Strengths: Size, volume of production in college, durability from 2013-2016, personality, versatility.

Weaknesses: 2017 injuries, level of competition in the FCS, speed (pending combine measurement), route running.

Opportunities: Due to his size and production in college, teams may view Goedert as a potential starter rather than a situational receiver.

Threats: Teams may get caught up on the recent ankle and hamstring injuries, or the lack of high level competition, and drop Goedert down their board.  Teams may be hesitant on Goedert until after they see him run at the combine as that will greatly impact his value.

Draft Round Grade:  Early 2nd Round

I believe that Goedert’s stock will continue to rise as more and more people get eyes on him.  A solid combine will also propel him higher in the draft as it’ll be the first time scouts can compare him to FBS players (the Senior Bowl injury really hurt, in my opinion).  Goedert isn’t the best blocker but he’s good enough that teams will view him as a more complete tight end prospect than somebody like Mark Andrews.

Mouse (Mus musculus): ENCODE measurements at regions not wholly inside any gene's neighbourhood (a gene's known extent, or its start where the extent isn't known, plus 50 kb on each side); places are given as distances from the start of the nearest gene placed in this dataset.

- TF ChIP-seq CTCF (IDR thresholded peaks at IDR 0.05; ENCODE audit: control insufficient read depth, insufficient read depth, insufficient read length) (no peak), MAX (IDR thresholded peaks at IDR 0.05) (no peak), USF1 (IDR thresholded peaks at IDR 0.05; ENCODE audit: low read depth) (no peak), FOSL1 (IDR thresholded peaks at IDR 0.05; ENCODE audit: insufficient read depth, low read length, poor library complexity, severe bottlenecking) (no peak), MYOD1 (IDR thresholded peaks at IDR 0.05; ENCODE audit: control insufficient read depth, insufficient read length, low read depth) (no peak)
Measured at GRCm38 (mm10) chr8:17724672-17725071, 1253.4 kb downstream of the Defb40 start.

Recent NFL Comparison: Travis Kelce

While watching Goedert’s usage on tape, I felt there was a strong correlation to how Kelce is used by the Chiefs.  Kelce lines up in multiple positions, is used heavily on screens and non-traditional TE routes, and is included on trick plays.  Goedert will need to run closer to the Sports Illustrated estimate (4.65) than his NFLDraftScout.com estimate (4.81) to get close to Kelce’s speed (4.63).  I don’t think he’ll get under 4.70 so he’s definitely slower than Kelce but they are of a similar build.  Like Goedert, Kelce was not without some negatives (a suspension and lack of production) but he was worth the risk.

 

Jaylen Samuels, TE/RB/FB, North Carolina State